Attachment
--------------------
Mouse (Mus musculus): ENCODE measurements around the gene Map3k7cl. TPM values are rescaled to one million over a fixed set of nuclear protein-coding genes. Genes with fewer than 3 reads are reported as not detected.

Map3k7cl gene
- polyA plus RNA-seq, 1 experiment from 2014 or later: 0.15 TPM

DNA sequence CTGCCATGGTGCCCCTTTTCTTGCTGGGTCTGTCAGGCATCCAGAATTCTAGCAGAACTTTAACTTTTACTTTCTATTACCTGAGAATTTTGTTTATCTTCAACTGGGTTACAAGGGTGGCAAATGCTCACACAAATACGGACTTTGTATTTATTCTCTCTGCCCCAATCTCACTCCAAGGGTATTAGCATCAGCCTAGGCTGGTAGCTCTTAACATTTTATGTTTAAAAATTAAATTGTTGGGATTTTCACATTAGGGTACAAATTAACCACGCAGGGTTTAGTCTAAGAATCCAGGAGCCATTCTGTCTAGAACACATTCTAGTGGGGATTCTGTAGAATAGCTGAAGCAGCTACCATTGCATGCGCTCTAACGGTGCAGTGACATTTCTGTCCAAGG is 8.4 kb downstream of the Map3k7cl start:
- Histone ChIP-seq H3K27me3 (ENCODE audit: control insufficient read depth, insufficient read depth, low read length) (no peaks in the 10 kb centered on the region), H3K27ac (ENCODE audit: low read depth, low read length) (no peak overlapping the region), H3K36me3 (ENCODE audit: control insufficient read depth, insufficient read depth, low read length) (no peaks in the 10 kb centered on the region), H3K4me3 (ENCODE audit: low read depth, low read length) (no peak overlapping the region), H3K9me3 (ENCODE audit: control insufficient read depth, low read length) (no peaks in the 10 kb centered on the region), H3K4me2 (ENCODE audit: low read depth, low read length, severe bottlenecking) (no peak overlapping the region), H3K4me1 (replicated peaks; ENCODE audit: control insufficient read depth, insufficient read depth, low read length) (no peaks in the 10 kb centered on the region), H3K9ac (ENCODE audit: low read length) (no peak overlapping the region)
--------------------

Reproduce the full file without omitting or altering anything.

Mouse (Mus musculus): ENCODE measurements around the gene Map3k7cl. TPM values are rescaled to one million over a fixed set of nuclear protein-coding genes. Genes with fewer than 3 reads are reported as not detected.

Map3k7cl gene
- polyA plus RNA-seq, 1 experiment from 2014 or later: 0.15 TPM

DNA sequence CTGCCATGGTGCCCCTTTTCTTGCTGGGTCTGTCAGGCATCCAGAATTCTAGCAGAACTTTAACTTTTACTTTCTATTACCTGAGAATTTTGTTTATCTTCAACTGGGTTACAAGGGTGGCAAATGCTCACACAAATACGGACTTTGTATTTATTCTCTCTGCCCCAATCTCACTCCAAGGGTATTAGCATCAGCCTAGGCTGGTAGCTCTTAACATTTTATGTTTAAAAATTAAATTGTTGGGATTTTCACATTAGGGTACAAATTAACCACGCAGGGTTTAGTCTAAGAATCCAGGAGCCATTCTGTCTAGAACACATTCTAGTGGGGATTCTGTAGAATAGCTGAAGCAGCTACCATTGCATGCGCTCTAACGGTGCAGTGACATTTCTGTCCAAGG is 8.4 kb downstream of the Map3k7cl start:
- Histone ChIP-seq H3K27me3 (ENCODE audit: control insufficient read depth, insufficient read depth, low read length) (no peaks in the 10 kb centered on the region), H3K27ac (ENCODE audit: low read depth, low read length) (no peak overlapping the region), H3K36me3 (ENCODE audit: control insufficient read depth, insufficient read depth, low read length) (no peaks in the 10 kb centered on the region), H3K4me3 (ENCODE audit: low read depth, low read length) (no peak overlapping the region), H3K9me3 (ENCODE audit: control insufficient read depth, low read length) (no peaks in the 10 kb centered on the region), H3K4me2 (ENCODE audit: low read depth, low read length, severe bottlenecking) (no peak overlapping the region), H3K4me1 (replicated peaks; ENCODE audit: control insufficient read depth, insufficient read depth, low read length) (no peaks in the 10 kb centered on the region), H3K9ac (ENCODE audit: low read length) (no peak overlapping the region)